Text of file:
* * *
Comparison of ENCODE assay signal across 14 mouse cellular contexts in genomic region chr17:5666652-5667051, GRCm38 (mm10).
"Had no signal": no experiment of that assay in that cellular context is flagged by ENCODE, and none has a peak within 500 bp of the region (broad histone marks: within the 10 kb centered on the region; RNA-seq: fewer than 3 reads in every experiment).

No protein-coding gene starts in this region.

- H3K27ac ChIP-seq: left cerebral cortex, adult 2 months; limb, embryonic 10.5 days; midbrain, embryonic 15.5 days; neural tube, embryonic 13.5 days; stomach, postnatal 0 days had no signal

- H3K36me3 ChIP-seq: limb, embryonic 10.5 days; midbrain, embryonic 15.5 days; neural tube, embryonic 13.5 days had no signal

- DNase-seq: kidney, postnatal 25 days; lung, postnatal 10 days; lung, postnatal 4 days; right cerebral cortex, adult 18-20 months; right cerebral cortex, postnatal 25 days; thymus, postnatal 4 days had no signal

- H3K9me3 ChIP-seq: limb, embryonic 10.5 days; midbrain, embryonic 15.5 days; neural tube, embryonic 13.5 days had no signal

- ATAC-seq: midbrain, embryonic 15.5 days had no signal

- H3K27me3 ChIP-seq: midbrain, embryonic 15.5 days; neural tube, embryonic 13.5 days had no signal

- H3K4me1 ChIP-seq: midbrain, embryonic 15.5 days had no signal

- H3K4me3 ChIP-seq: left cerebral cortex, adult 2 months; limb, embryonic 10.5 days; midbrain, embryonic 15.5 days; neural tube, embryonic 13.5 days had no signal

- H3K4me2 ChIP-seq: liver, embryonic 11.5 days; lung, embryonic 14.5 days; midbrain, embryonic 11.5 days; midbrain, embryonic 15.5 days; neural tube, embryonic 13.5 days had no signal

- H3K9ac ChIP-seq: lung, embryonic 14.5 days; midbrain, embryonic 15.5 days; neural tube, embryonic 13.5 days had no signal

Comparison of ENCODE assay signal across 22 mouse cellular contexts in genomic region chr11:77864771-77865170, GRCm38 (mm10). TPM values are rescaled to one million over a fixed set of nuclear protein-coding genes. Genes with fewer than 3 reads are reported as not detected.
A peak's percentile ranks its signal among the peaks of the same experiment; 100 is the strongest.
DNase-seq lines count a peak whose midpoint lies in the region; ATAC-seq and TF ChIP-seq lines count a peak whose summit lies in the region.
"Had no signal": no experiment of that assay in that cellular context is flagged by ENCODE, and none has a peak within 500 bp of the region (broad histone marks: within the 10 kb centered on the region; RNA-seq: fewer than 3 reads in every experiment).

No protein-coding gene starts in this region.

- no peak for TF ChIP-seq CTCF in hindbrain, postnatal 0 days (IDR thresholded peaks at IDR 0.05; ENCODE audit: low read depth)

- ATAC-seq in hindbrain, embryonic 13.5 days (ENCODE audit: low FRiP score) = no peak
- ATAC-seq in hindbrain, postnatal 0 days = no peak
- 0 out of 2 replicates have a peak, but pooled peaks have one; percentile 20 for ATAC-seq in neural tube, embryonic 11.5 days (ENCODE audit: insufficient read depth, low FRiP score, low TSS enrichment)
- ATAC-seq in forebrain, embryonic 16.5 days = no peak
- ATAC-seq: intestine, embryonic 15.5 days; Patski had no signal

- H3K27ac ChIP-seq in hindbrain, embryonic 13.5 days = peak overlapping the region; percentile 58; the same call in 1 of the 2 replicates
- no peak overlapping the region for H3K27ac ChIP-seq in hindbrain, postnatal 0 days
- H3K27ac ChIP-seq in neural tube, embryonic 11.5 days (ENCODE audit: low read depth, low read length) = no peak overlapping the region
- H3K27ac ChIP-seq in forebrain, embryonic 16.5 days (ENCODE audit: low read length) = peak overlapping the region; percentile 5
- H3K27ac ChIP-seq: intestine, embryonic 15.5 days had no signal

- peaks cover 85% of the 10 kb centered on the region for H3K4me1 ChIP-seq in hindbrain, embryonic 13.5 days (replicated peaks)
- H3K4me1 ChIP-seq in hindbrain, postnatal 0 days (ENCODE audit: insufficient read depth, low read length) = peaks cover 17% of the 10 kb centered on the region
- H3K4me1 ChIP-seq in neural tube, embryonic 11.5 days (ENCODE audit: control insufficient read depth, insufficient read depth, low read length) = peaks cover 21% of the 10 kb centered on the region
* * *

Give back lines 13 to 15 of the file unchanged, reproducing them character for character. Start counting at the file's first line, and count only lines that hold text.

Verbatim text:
- H3K9ac ChIP-seq: lung, embryonic 14.5 days; midbrain, embryonic 15.5 days; neural tube, embryonic 13.5 days had no signal

Comparison of ENCODE assay signal across 22 mouse cellular contexts in genomic region chr11:77864771-77865170, GRCm38 (mm10). TPM values are rescaled to one million over a fixed set of nuclear protein-coding genes. Genes with fewer than 3 reads are reported as not detected.
A peak's percentile ranks its signal among the peaks of the same experiment; 100 is the strongest.